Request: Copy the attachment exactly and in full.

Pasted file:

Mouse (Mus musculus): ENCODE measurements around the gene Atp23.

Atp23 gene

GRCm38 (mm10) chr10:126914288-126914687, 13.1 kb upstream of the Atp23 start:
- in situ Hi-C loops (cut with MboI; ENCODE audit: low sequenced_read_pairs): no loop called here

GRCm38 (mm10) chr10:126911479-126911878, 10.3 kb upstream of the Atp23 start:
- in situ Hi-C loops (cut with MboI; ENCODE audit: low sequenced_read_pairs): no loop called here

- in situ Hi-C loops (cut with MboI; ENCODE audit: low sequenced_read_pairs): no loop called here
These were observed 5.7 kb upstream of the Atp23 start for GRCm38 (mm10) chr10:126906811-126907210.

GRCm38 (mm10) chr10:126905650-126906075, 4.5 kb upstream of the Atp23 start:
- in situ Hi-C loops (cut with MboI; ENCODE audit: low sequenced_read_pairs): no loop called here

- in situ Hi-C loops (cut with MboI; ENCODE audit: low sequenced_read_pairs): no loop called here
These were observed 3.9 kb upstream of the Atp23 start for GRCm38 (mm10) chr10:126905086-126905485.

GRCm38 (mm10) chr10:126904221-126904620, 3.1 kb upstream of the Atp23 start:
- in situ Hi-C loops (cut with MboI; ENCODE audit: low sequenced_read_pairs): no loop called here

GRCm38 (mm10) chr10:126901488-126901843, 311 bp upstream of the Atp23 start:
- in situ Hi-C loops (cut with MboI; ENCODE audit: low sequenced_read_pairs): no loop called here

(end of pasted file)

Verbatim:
Mouse (Mus musculus): ENCODE measurements around the gene Atp23.

Atp23 gene

GRCm38 (mm10) chr10:126914288-126914687, 13.1 kb upstream of the Atp23 start:
- in situ Hi-C loops (cut with MboI; ENCODE audit: low sequenced_read_pairs): no loop called here

GRCm38 (mm10) chr10:126911479-126911878, 10.3 kb upstream of the Atp23 start:
- in situ Hi-C loops (cut with MboI; ENCODE audit: low sequenced_read_pairs): no loop called here

- in situ Hi-C loops (cut with MboI; ENCODE audit: low sequenced_read_pairs): no loop called here
These were observed 5.7 kb upstream of the Atp23 start for GRCm38 (mm10) chr10:126906811-126907210.

GRCm38 (mm10) chr10:126905650-126906075, 4.5 kb upstream of the Atp23 start:
- in situ Hi-C loops (cut with MboI; ENCODE audit: low sequenced_read_pairs): no loop called here

- in situ Hi-C loops (cut with MboI; ENCODE audit: low sequenced_read_pairs): no loop called here
These were observed 3.9 kb upstream of the Atp23 start for GRCm38 (mm10) chr10:126905086-126905485.

GRCm38 (mm10) chr10:126904221-126904620, 3.1 kb upstream of the Atp23 start:
- in situ Hi-C loops (cut with MboI; ENCODE audit: low sequenced_read_pairs): no loop called here

GRCm38 (mm10) chr10:126901488-126901843, 311 bp upstream of the Atp23 start:
- in situ Hi-C loops (cut with MboI; ENCODE audit: low sequenced_read_pairs): no loop called here